The survey sample contained 91 individuals and was 100% male (Table 1). These fathers were mostly in their 30s (58%). The sample was primarily non-Hispanic (95.6%), White (89%), and well-insured (70% with full private coverage). The sample was well-educated, with 76% having at least a bachelor’s degree, and 29.7% made between \$100,000 and \$149,999 annually. Approximately 32% of the sample were prepartum fathers whose partners were currently pregnant with their first child; 55% of the fathers were labeled postpartum, since their partner had already had at least one child and was not currently pregnant; and 13% were described as dual, because their partner had previously had a child and was also currently pregnant.

Table 1 Sample characteristics.

Moderate stress levels (with scores between 14-26) were experienced by 58.9% of the sample based on the PSS, with 8.9% reporting high stress (Table 1). Communication quality as measured by the BARE scale was almost evenly distributed across quartiles. Eighty percent of the sample was categorized as non-distressed on the DAS-7. Indicators for preparedness for postpartum changes and confidence in being able to help their partner with mental health struggles were both normally distributed. Views of postpartum relationship change skewed slightly positive.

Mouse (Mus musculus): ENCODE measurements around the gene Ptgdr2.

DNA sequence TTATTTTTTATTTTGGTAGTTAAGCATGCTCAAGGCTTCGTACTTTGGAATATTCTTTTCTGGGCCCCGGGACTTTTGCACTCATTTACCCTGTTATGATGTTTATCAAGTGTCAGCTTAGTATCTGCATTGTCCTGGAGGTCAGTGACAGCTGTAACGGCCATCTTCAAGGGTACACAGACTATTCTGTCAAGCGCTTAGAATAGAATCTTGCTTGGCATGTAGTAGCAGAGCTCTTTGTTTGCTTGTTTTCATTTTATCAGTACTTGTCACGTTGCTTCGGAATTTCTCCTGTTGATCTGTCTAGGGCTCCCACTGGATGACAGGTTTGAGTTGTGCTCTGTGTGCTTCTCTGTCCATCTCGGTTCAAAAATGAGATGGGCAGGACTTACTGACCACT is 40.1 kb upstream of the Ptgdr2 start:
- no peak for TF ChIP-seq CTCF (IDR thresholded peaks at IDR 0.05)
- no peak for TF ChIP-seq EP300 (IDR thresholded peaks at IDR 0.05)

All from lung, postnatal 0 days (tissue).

A test of Hypothesis 1 found that whether the mother had experienced PPD was not associated with feelings of preparedness or stress during the postpartum period (not shown). A test of Hypothesis 2 found that partner PPD knowledge was not related to confidence of coping or postpartum stress (not shown). Finally, in Hypothesis 3, there was not a significant difference on any of the variables of interest between these fathers based on their parent category. Additional analyses revealed that this parent category variable did not have significant relationships with any of the outcome variables of interest.